Rivers was kind enough to let me pick his brain over email about the original “Bohemian Rhapsody” cover.
This interview has been lightly edited and condensed for clarity.
Everyone covers or parodies “Bohemian Rhapsody” these days — from the Muppets, Phish, Flaming Lips, William Shatner, Zac Brown Band, Kanye West — everyone climbs Bo Rhap Mountain, it seems.
Well, not many could manage to put this together, least of all Kanye West!
But you were the first.
I have always assumed that [it was], mainly because harmony wasn’t many singers’ strong point at that time, and it was the most complicated arrangement to learn in a few days and record.
A few days? The original famously took three, four weeks.
There were very few around who could have done it that quickly. It was a bit easier for us four, all coming up with vocal group backgrounds. All four of us sang on “Bohemian Rhapsody.” We usually took a day to lay down lead and backing vocal tracks, and would be on our way home by 11pm. Not this time!
So it wasn’t easy to do, then.
No. With due modesty it was difficult for us because of the time restriction — maybe two or three days to live with it (once the committee had chosen it).
By “committee” you mean the people at Top of The Pops?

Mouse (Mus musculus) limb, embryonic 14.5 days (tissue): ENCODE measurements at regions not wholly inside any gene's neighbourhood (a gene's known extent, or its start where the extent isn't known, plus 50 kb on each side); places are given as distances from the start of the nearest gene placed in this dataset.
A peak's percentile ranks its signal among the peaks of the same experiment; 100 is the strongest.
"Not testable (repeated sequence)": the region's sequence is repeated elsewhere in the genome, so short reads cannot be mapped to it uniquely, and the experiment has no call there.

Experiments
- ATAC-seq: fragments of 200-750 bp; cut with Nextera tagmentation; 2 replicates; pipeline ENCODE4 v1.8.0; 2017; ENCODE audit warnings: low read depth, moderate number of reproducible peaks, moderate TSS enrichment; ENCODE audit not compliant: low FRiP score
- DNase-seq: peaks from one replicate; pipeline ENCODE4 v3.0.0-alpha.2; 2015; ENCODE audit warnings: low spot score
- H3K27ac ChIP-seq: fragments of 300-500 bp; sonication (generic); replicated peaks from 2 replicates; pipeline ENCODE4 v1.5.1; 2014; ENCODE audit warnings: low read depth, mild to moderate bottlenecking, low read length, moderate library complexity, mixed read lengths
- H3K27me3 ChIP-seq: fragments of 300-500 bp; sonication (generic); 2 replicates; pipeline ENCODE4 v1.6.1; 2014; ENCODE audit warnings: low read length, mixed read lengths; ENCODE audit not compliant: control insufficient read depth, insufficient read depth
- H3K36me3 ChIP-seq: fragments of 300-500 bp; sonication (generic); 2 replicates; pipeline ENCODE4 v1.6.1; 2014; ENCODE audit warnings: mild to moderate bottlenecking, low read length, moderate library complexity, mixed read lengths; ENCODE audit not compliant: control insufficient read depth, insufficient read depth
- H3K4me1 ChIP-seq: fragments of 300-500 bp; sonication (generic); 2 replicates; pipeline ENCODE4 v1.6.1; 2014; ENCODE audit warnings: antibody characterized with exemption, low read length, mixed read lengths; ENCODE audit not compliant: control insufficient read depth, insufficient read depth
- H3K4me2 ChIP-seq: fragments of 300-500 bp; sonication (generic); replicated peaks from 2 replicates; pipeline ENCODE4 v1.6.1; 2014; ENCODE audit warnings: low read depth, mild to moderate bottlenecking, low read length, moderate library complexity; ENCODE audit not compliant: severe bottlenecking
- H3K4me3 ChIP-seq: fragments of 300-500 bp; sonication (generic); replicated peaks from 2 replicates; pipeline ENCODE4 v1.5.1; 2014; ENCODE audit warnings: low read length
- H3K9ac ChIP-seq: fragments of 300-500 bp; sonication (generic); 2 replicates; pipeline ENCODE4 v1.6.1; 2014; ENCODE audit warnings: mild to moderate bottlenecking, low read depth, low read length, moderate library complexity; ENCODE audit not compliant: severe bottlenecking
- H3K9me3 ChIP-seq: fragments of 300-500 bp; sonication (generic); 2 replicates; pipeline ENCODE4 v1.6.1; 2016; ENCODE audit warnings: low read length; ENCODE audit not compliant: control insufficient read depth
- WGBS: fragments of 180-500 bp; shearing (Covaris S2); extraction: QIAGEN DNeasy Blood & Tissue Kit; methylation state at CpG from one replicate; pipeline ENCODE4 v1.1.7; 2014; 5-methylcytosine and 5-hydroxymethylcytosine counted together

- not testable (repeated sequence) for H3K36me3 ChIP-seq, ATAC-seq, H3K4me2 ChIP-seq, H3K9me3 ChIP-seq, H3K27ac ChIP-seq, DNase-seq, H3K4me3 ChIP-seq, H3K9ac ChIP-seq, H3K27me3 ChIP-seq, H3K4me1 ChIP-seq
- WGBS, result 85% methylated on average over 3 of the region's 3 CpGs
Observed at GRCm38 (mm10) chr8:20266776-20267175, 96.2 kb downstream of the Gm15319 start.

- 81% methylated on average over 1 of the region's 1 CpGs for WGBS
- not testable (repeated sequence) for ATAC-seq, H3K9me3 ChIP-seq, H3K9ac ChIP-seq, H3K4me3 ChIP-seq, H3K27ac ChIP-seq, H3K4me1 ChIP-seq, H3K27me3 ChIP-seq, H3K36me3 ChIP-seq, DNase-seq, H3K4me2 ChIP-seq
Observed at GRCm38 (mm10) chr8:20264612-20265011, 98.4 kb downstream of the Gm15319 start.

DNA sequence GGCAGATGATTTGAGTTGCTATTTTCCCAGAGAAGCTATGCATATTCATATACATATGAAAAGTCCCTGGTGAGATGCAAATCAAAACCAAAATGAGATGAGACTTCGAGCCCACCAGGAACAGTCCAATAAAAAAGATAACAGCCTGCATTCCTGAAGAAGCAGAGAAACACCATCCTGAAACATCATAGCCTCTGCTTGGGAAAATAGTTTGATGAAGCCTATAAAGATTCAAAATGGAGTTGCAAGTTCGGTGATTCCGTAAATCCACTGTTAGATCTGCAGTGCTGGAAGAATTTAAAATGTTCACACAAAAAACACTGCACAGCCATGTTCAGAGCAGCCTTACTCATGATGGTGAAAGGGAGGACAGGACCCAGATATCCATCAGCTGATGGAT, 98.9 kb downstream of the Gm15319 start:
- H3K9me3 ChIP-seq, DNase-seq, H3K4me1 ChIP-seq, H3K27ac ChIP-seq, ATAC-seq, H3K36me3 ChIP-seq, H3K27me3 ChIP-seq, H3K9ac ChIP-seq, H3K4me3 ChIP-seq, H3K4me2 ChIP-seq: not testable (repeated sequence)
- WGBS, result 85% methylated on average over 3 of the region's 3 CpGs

A small group of Hallmark employees, along with producer Bruce Baxter, would sit down prior to the planned sessions and choose the potential hits. That, of course, was the secret to the label’s success. I have no idea what their thoughts were in choosing “Bohemian Rhapsody” other than “what an amazing record!”
The cover is pretty much perfect, note-for-note. How did you pull that off?
As usual, I had the job of sorting out the vocal arrangement. I had to listen and memorize the parts. John Perry and Ken Gold were also listening and were both assigned lead lines that suited their voices, which they did brilliantly I think. Oh, and let’s not forget the late Stu Calver, who was the very high voice on the Roger Taylor parts — the “Gallileo”’s and so on.
Normally this wouldn’t be too big a deal, but with this song, I had to sit for hours at home listening, making notes, and memorizing vocal lines — apart from the other tracks we had to do that day!
The time-consuming job of layering track after track of vocals ’til we got the sound and the voicing right seemed to take forever. But in the end, it had been a great opportunity to find out how that song was put together.
I’m still trying to wrap my head around you doing all of this in a few days, to be honest.
The harmony parts were obviously part of the problem, but they are not difficult harmonies. The problem was lack of familiarity with the whole thing. We could copy sections, piece by piece. The other problem was the time needed to achieve a similar “sound.” That kind of mass tracking takes time, and wasn’t usually available in big lumps. This was something with many lumps!
We were helped greatly by the fact that all three of us had good range in our voices with JP and Stu blessed with fantastic falsetto range.